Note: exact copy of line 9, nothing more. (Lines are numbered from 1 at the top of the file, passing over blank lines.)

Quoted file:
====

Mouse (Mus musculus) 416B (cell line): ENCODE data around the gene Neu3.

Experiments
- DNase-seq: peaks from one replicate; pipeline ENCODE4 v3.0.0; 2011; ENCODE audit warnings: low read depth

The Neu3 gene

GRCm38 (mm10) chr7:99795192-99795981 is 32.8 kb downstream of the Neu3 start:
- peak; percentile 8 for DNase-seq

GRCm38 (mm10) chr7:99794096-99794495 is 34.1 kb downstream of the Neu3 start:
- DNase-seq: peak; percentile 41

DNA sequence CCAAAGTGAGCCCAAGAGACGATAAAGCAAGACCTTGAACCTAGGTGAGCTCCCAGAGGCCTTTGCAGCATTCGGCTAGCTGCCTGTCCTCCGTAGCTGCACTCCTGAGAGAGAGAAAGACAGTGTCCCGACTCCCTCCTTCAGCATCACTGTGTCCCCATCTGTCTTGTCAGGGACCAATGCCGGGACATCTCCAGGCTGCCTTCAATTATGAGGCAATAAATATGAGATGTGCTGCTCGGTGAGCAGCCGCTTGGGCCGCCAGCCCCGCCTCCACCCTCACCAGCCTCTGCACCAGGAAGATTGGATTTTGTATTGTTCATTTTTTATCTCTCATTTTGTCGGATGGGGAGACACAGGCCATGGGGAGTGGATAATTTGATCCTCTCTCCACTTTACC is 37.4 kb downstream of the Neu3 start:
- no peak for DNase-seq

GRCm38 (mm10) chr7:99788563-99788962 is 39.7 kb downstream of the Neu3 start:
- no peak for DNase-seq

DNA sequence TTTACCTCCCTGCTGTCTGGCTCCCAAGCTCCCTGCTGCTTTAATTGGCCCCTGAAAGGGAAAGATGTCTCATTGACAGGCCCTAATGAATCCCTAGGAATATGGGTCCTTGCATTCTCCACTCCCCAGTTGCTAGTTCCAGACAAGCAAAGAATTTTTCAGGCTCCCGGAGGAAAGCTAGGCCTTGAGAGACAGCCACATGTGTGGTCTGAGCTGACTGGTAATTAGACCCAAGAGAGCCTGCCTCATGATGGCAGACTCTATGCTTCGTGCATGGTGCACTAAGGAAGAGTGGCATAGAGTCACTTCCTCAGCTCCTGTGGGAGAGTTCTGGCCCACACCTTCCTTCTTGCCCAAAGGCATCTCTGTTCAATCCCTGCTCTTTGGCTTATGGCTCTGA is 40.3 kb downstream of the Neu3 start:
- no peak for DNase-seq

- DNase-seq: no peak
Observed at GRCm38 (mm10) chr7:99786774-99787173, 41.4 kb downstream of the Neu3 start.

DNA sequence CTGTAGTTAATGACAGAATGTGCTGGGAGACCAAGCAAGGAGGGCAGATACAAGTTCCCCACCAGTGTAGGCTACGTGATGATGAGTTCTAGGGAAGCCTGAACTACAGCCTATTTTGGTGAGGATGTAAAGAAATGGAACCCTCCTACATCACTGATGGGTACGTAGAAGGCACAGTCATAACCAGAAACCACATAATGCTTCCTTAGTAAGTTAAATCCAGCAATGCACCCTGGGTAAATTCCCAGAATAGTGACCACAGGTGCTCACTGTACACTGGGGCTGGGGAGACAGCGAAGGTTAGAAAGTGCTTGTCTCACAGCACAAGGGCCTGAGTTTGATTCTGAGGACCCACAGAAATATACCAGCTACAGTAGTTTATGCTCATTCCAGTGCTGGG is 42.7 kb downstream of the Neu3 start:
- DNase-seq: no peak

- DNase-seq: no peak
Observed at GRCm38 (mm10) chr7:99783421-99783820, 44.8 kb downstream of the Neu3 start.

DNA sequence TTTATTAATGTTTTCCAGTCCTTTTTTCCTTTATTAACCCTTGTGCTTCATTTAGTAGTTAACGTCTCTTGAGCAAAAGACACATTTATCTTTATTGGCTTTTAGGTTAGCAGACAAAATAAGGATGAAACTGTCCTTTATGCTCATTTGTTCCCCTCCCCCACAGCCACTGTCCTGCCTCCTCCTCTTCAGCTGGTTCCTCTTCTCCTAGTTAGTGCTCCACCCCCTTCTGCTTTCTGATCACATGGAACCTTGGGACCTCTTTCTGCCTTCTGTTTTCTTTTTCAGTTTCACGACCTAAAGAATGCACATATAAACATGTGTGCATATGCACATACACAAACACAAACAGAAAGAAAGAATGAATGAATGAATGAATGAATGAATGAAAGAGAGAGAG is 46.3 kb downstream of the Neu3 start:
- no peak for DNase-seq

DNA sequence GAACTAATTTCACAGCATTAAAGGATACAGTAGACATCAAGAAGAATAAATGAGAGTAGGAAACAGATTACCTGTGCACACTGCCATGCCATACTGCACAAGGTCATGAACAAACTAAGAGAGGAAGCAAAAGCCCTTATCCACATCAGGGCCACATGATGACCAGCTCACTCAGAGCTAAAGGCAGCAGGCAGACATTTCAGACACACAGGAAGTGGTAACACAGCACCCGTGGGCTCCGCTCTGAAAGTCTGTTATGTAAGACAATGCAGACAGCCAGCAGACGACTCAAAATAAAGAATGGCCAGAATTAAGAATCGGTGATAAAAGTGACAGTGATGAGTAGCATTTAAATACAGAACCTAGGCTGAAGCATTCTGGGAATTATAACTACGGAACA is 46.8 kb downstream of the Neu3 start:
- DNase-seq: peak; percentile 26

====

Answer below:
DNA sequence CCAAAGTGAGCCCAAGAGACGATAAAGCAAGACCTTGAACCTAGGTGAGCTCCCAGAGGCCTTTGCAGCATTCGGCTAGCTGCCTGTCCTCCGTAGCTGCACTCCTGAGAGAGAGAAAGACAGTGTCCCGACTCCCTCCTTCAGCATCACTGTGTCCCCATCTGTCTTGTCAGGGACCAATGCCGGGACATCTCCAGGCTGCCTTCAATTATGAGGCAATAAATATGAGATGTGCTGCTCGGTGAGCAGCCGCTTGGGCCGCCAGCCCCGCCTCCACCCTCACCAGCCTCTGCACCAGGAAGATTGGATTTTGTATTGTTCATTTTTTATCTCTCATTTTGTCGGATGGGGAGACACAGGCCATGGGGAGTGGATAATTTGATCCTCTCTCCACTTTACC is 37.4 kb downstream of the Neu3 start: